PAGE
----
After several scheduling shifts and cramming in last-minute tweaks, the Santa Monica Bike Action Plan is nearing adoption. On Tuesday, the will review the plan, a full draft of which is finally available to the public. After giving their input, the plan goes through one final (hopefully) round to various city commissions, after which adoption by the council will be decided at a following meeting.
It’s been quite a process getting to this point, but it’s really exciting to finally see things moving into place and momentum build, and see how my own involvement in advocating for bikes recent years, and those of others I know, has directly shaped the plan. My very was writing about the first public meeting soliciting input to shape the document.
There was a long time where I felt the city government just didn’t get it. Digging through the 300-or-so-page planning document this week, I can now confidently say the city gets it. The projects in the five-year implementation portion of the plan would put us on a path to make bicycling transportation viable and comfortable for many more Santa Monicans (63 percent of whom already own bikes), as well as the many visitors to our city.
The five-year implementation vision for the plan calls for a mix of new routes, and improving upon and filling gaps in existing routes. Creating better connections between the beach path and the rest of the city is a high priority. Some streets, like Broadway, which already has a bike lane and some of the highest ridership in the city, is slated to have more space allocated to give more of a buffer between cyclists and the hazard of opening car doors and vehicles pulling out of parking spaces and driveways. Sharrow markings will be added to Broadway in the downtown.
There are also a number of programs that go beyond the infrastructure, like emphasizing the need for improved bike education among all road users. Some neighborhood streets, like Michigan, which connects to the high school, will become what are called "neighborhood greenways," where traffic-calming will slow vehicle speeds, reduce cut through traffic and become more inviting and safer for cyclists and pedestrians.
Perhaps the best indication that Santa Monica is on the right track starts just by glancing at the cover. It’s being called an "action" plan. That is a key word, because ambitious bicycle plans penned all over the country have had a bad track record of being more like shelf plans. Plans that sounded like nice things to do, but were shelved at the slightest difficulty and never fully implemented.
The will to actually spend money implementing well-planned intentions is often a limiting factor. In Santa Monica, the allocation of budgeting that has already been approved, and a number of grants already secured, means this plan truly is ready for action and can hit the ground running.
Adopting the plan truly is only the start of the process, though. I’m sure there will be some challenges. They may be budget concerns for the more ambitious improvements, like segments of fully separated paths known as cycle tracks; or restoring the freeway bridge to the high school, a major capital project called for in the long-term, 20-year plan.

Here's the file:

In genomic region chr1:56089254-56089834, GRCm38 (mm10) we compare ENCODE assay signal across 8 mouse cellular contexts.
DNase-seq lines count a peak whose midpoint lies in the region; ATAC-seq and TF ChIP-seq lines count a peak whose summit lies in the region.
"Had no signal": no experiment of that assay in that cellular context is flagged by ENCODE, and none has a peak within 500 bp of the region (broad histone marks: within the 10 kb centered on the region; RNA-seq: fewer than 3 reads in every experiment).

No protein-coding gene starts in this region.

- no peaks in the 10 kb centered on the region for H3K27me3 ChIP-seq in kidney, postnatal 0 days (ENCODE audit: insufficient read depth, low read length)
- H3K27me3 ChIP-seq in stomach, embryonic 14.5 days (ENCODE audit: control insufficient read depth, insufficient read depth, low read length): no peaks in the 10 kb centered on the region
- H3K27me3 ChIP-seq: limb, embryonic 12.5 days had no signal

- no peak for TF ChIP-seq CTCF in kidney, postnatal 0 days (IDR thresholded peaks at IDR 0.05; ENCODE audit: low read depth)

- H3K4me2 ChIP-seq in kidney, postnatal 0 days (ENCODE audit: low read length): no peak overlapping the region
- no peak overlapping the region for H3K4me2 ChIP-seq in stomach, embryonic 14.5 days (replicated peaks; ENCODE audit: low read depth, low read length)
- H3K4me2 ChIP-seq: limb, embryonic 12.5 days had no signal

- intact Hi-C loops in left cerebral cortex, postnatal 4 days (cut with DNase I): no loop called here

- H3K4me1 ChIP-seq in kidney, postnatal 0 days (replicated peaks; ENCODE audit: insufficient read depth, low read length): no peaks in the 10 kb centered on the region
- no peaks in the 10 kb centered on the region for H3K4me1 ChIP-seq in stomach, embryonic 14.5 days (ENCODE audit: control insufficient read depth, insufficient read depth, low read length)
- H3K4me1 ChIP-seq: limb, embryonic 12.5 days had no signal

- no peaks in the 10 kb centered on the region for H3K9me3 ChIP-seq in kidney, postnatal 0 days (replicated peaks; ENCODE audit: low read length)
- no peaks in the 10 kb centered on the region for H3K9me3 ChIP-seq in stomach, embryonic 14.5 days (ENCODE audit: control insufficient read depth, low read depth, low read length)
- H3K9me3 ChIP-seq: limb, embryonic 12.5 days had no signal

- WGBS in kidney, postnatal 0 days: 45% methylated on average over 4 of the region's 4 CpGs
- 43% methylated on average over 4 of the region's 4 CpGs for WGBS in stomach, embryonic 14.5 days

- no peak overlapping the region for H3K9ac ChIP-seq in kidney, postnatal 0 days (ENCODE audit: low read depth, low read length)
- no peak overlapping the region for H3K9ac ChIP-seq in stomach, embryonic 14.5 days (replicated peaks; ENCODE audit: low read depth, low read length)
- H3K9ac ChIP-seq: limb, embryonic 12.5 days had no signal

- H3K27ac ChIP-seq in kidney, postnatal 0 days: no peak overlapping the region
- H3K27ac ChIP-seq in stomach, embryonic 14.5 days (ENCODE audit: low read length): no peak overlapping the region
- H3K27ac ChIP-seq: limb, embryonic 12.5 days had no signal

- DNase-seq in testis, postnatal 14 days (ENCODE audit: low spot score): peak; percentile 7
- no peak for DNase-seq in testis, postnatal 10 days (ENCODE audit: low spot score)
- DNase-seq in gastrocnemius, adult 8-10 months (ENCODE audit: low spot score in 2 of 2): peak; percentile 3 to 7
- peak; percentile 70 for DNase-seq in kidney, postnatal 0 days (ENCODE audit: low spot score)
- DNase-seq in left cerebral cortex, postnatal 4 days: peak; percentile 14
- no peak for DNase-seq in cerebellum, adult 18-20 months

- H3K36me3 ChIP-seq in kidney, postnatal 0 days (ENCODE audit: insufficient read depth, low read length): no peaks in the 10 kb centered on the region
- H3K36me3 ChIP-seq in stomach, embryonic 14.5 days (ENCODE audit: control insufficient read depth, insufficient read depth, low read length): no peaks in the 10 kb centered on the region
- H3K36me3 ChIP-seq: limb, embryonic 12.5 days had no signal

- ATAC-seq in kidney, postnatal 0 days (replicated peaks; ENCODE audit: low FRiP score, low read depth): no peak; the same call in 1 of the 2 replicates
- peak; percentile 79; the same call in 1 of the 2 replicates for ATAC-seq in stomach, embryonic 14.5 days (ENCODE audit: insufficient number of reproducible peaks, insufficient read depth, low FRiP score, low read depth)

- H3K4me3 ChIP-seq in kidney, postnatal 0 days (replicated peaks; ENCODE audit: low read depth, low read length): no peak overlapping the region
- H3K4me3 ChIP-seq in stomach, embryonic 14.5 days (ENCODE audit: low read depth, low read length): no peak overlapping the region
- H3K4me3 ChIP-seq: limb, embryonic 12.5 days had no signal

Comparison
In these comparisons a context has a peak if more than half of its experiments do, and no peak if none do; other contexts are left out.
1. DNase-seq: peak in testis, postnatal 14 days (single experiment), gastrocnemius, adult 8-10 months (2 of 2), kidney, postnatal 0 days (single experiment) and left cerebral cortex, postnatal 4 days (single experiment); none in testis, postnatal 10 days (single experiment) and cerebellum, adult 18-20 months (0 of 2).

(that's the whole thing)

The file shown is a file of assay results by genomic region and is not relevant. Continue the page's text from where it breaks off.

Some projects may experience pushback by some stakeholders opposed to street changes. What ever the hurdles, ensuring this plan really moves from paper to the street will require public outreach by the staff, continued involvement of political leaders on the council and various commissions, and support from members of the community who believe in this vision.
While there are many important aspects to the LUCE general plan, it is my belief that fulfilling the bike plan component will be one of the most important and transformative, for several reasons. There are things like cutting congestion, boosting the local economy, improved health, cleaner air, etc., but first and foremost is public safety. While contentious to some at first, the reconfiguration of part of Ocean Park Boulevard.
In 2008, something called a road diet—taking a two-lanes-each-way road and dropping it to one each way, with a center turn lane and bike lanes—reduced collisions of all kinds, not just those involving bicyclists, by half. At the same time, bicycle ridership from road count comparisons between 2007 and '10 showed a 95 percent increase, and some intersections like Ocean Park and 17th saw a 215 percent increase in riders. Travel times for cars were little impacted despite the reduction in general use lanes.
There is still time to give some input, and there are minor things here and there I’d like propose addressing as well, but this is a solid plan that I cannot wait to see enacted. The full Santa Monica Bike Action Plan can be viewed here (be aware it is a hefty PDF document). Feedback is being collected by the group Santa Monica Spoke (I’m a steering committee member of Spoke) to consider in prioritizing advocacy efforts. E-mail BikePlan@SMSpoke.org or send messages directly to the city of Santa Monica at email@example.com.
If the hundreds and sometimes thousands of bikes parked for events in the city where bike valet is offered, and the half of students at Samohi riding on Bike It Day, are any indication, Santa Monicans are ready. So let's get this plan passed, get out the buckets of paint and start painting the town bike-friendly.